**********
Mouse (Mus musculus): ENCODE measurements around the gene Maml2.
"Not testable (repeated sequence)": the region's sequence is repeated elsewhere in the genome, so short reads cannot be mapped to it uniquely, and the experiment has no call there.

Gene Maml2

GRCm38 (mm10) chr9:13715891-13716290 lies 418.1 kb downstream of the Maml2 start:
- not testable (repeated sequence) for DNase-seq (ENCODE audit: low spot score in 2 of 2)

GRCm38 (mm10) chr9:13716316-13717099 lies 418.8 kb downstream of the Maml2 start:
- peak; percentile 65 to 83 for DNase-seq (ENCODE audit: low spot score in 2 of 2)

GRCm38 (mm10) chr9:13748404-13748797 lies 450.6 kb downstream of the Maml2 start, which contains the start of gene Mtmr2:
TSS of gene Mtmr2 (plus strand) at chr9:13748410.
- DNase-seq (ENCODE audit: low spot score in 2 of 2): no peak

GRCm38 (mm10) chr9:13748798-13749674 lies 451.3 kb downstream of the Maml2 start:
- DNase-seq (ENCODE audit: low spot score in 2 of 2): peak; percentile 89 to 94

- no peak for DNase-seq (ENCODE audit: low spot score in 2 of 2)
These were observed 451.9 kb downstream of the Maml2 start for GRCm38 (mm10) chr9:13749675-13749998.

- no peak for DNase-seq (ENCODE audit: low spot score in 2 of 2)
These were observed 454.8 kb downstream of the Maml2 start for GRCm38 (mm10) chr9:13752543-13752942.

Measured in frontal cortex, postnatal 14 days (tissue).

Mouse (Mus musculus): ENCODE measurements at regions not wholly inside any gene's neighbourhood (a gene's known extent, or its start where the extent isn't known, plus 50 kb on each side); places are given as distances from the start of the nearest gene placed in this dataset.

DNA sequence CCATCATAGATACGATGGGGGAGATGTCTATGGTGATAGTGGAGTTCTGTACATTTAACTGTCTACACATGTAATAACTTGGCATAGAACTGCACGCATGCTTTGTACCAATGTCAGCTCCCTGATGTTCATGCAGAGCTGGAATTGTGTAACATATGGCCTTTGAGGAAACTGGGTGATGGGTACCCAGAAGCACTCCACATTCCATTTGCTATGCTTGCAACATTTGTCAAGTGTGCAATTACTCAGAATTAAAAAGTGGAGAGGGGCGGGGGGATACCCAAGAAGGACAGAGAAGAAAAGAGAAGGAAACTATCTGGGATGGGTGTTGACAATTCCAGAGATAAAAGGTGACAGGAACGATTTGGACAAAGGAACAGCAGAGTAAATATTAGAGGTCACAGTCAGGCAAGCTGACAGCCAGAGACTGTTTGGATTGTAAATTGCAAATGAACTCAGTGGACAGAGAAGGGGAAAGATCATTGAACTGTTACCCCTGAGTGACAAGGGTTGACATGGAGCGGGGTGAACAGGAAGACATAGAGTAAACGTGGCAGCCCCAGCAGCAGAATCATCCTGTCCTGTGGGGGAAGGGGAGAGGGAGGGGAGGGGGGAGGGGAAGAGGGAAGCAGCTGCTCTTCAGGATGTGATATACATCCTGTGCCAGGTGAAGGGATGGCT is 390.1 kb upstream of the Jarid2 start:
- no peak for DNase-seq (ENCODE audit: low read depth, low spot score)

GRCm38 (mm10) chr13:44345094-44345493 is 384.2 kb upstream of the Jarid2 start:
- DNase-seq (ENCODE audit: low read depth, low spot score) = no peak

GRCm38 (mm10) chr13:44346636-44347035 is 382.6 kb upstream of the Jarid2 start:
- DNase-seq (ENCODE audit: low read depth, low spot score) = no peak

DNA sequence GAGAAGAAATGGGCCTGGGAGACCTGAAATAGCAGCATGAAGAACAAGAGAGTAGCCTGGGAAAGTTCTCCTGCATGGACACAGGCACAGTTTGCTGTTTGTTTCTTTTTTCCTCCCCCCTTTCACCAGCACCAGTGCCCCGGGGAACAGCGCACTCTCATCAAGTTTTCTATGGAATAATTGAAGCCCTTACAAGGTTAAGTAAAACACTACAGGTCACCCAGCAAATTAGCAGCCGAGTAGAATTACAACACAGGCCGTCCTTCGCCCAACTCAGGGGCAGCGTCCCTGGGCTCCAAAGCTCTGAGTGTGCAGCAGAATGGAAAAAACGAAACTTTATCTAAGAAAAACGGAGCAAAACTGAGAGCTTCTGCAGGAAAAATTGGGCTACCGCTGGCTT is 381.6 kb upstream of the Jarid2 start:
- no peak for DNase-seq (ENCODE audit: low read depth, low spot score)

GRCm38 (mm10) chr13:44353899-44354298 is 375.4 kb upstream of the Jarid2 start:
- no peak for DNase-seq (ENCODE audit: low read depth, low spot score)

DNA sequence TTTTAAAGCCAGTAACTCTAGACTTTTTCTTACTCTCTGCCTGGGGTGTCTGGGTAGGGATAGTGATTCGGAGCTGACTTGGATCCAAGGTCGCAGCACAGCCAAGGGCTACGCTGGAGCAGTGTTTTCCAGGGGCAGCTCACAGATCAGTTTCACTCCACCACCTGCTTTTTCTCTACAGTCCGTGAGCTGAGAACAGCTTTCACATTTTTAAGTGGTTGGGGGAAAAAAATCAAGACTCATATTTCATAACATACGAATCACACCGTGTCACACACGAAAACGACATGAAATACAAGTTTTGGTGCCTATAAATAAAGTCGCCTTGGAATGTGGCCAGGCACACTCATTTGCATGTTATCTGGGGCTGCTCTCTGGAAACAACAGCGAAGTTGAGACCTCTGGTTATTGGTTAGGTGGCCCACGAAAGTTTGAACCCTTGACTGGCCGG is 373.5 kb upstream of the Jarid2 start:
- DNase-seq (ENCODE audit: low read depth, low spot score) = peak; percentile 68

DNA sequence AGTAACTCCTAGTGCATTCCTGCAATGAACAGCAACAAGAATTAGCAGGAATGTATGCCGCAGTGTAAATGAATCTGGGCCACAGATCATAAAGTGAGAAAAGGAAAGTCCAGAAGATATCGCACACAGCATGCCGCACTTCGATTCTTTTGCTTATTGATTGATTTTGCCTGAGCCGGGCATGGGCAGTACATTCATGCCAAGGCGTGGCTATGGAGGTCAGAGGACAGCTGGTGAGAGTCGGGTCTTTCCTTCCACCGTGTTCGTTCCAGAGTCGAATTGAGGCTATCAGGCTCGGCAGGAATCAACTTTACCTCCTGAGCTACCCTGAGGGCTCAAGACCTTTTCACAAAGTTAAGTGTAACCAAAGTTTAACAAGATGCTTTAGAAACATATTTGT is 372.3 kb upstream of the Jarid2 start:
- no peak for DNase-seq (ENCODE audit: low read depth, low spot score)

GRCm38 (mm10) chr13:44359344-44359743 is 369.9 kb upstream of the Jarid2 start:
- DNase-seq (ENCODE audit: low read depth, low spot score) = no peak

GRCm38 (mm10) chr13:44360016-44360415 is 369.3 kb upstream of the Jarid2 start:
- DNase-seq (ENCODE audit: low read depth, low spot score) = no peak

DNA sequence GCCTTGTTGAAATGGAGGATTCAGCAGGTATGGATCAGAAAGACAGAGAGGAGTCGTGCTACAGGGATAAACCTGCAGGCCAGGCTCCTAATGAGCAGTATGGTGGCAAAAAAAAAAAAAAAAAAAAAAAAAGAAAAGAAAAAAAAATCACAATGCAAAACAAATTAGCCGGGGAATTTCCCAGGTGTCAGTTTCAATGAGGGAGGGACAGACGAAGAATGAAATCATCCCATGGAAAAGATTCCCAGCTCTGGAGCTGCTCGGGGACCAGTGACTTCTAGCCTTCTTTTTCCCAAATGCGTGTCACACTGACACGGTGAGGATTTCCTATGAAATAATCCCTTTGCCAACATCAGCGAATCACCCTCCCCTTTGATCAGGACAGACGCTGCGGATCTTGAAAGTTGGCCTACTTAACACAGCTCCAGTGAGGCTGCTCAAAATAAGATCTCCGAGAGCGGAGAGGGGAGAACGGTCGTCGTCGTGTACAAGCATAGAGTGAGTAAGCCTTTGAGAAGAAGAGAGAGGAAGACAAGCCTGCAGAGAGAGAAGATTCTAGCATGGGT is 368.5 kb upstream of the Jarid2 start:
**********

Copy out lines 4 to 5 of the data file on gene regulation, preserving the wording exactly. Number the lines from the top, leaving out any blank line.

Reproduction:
GRCm38 (mm10) chr9:13715891-13716290 lies 418.1 kb downstream of the Maml2 start:
- not testable (repeated sequence) for DNase-seq (ENCODE audit: low spot score in 2 of 2)